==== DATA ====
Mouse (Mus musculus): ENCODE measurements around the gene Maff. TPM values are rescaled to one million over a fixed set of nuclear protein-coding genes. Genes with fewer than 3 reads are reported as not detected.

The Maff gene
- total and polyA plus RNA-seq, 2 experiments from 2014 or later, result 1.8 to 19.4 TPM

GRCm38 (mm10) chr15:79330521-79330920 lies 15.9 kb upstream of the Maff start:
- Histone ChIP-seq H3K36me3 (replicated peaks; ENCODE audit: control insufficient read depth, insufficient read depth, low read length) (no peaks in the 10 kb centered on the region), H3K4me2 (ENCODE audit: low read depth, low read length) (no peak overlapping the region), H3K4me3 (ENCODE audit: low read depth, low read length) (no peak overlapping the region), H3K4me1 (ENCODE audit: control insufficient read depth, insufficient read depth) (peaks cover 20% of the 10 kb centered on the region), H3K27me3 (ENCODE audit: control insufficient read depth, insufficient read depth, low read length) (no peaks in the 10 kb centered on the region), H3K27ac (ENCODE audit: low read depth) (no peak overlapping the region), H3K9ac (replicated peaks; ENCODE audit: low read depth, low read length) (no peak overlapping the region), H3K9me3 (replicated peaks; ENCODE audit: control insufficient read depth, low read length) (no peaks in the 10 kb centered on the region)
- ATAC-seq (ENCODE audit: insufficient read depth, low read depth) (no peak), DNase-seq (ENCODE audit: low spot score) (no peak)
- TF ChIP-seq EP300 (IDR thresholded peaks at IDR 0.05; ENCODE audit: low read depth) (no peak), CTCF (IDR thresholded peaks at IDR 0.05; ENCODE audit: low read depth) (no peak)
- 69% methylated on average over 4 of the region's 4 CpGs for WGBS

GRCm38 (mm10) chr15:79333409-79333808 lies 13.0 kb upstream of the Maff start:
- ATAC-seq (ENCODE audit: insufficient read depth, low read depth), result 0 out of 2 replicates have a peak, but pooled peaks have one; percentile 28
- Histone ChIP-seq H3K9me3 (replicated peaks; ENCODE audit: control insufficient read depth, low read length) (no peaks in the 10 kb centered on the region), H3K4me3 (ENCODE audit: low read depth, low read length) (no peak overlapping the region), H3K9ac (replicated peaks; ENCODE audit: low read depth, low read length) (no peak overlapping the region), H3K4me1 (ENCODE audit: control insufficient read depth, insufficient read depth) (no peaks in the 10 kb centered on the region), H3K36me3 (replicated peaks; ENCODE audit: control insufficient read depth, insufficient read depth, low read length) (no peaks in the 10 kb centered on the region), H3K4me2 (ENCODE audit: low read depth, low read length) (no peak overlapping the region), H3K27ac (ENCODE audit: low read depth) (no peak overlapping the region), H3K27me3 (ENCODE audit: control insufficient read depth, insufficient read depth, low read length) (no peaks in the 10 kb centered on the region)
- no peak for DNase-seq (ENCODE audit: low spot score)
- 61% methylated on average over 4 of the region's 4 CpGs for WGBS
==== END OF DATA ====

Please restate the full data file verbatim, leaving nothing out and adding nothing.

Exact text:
Mouse (Mus musculus): ENCODE measurements around the gene Maff. TPM values are rescaled to one million over a fixed set of nuclear protein-coding genes. Genes with fewer than 3 reads are reported as not detected.

The Maff gene
- total and polyA plus RNA-seq, 2 experiments from 2014 or later, result 1.8 to 19.4 TPM

GRCm38 (mm10) chr15:79330521-79330920 lies 15.9 kb upstream of the Maff start:
- Histone ChIP-seq H3K36me3 (replicated peaks; ENCODE audit: control insufficient read depth, insufficient read depth, low read length) (no peaks in the 10 kb centered on the region), H3K4me2 (ENCODE audit: low read depth, low read length) (no peak overlapping the region), H3K4me3 (ENCODE audit: low read depth, low read length) (no peak overlapping the region), H3K4me1 (ENCODE audit: control insufficient read depth, insufficient read depth) (peaks cover 20% of the 10 kb centered on the region), H3K27me3 (ENCODE audit: control insufficient read depth, insufficient read depth, low read length) (no peaks in the 10 kb centered on the region), H3K27ac (ENCODE audit: low read depth) (no peak overlapping the region), H3K9ac (replicated peaks; ENCODE audit: low read depth, low read length) (no peak overlapping the region), H3K9me3 (replicated peaks; ENCODE audit: control insufficient read depth, low read length) (no peaks in the 10 kb centered on the region)
- ATAC-seq (ENCODE audit: insufficient read depth, low read depth) (no peak), DNase-seq (ENCODE audit: low spot score) (no peak)
- TF ChIP-seq EP300 (IDR thresholded peaks at IDR 0.05; ENCODE audit: low read depth) (no peak), CTCF (IDR thresholded peaks at IDR 0.05; ENCODE audit: low read depth) (no peak)
- 69% methylated on average over 4 of the region's 4 CpGs for WGBS

GRCm38 (mm10) chr15:79333409-79333808 lies 13.0 kb upstream of the Maff start:
- ATAC-seq (ENCODE audit: insufficient read depth, low read depth), result 0 out of 2 replicates have a peak, but pooled peaks have one; percentile 28
- Histone ChIP-seq H3K9me3 (replicated peaks; ENCODE audit: control insufficient read depth, low read length) (no peaks in the 10 kb centered on the region), H3K4me3 (ENCODE audit: low read depth, low read length) (no peak overlapping the region), H3K9ac (replicated peaks; ENCODE audit: low read depth, low read length) (no peak overlapping the region), H3K4me1 (ENCODE audit: control insufficient read depth, insufficient read depth) (no peaks in the 10 kb centered on the region), H3K36me3 (replicated peaks; ENCODE audit: control insufficient read depth, insufficient read depth, low read length) (no peaks in the 10 kb centered on the region), H3K4me2 (ENCODE audit: low read depth, low read length) (no peak overlapping the region), H3K27ac (ENCODE audit: low read depth) (no peak overlapping the region), H3K27me3 (ENCODE audit: control insufficient read depth, insufficient read depth, low read length) (no peaks in the 10 kb centered on the region)
- no peak for DNase-seq (ENCODE audit: low spot score)
- 61% methylated on average over 4 of the region's 4 CpGs for WGBS